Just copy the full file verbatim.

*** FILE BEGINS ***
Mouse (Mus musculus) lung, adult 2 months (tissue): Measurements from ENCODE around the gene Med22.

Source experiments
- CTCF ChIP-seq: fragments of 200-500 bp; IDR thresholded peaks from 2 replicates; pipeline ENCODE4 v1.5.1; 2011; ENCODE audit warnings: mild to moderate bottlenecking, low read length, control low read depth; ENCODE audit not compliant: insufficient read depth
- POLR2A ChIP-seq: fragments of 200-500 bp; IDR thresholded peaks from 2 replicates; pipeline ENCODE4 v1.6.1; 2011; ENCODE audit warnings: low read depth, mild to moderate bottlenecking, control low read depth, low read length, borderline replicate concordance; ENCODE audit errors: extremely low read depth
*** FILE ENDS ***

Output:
Mouse (Mus musculus) lung, adult 2 months (tissue): Measurements from ENCODE around the gene Med22.

Source experiments
- CTCF ChIP-seq: fragments of 200-500 bp; IDR thresholded peaks from 2 replicates; pipeline ENCODE4 v1.5.1; 2011; ENCODE audit warnings: mild to moderate bottlenecking, low read length, control low read depth; ENCODE audit not compliant: insufficient read depth
- POLR2A ChIP-seq: fragments of 200-500 bp; IDR thresholded peaks from 2 replicates; pipeline ENCODE4 v1.6.1; 2011; ENCODE audit warnings: low read depth, mild to moderate bottlenecking, control low read depth, low read length, borderline replicate concordance; ENCODE audit errors: extremely low read depth